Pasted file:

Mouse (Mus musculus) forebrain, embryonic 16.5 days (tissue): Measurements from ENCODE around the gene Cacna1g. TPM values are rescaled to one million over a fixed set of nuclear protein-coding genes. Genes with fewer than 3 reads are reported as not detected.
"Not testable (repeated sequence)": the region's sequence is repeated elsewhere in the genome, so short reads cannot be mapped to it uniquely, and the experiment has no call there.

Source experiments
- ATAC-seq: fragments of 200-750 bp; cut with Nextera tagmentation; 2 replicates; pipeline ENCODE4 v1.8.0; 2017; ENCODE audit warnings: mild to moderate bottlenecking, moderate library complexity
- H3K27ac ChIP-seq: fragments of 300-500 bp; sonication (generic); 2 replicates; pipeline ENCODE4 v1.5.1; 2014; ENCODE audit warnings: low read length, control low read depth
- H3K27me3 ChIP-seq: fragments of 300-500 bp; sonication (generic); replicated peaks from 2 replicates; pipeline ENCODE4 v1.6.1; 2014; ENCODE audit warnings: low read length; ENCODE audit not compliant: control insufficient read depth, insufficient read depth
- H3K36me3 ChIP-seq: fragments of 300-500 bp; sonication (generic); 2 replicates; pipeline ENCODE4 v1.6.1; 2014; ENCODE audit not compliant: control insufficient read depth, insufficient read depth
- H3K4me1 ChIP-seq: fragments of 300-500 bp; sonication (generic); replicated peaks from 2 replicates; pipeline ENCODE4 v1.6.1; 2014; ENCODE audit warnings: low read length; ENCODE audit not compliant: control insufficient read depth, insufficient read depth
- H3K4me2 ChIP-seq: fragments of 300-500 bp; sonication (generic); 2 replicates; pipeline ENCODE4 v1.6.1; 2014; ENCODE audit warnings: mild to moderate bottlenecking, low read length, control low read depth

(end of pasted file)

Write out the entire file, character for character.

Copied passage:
Mouse (Mus musculus) forebrain, embryonic 16.5 days (tissue): Measurements from ENCODE around the gene Cacna1g. TPM values are rescaled to one million over a fixed set of nuclear protein-coding genes. Genes with fewer than 3 reads are reported as not detected.
"Not testable (repeated sequence)": the region's sequence is repeated elsewhere in the genome, so short reads cannot be mapped to it uniquely, and the experiment has no call there.

Source experiments
- ATAC-seq: fragments of 200-750 bp; cut with Nextera tagmentation; 2 replicates; pipeline ENCODE4 v1.8.0; 2017; ENCODE audit warnings: mild to moderate bottlenecking, moderate library complexity
- H3K27ac ChIP-seq: fragments of 300-500 bp; sonication (generic); 2 replicates; pipeline ENCODE4 v1.5.1; 2014; ENCODE audit warnings: low read length, control low read depth
- H3K27me3 ChIP-seq: fragments of 300-500 bp; sonication (generic); replicated peaks from 2 replicates; pipeline ENCODE4 v1.6.1; 2014; ENCODE audit warnings: low read length; ENCODE audit not compliant: control insufficient read depth, insufficient read depth
- H3K36me3 ChIP-seq: fragments of 300-500 bp; sonication (generic); 2 replicates; pipeline ENCODE4 v1.6.1; 2014; ENCODE audit not compliant: control insufficient read depth, insufficient read depth
- H3K4me1 ChIP-seq: fragments of 300-500 bp; sonication (generic); replicated peaks from 2 replicates; pipeline ENCODE4 v1.6.1; 2014; ENCODE audit warnings: low read length; ENCODE audit not compliant: control insufficient read depth, insufficient read depth
- H3K4me2 ChIP-seq: fragments of 300-500 bp; sonication (generic); 2 replicates; pipeline ENCODE4 v1.6.1; 2014; ENCODE audit warnings: mild to moderate bottlenecking, low read length, control low read depth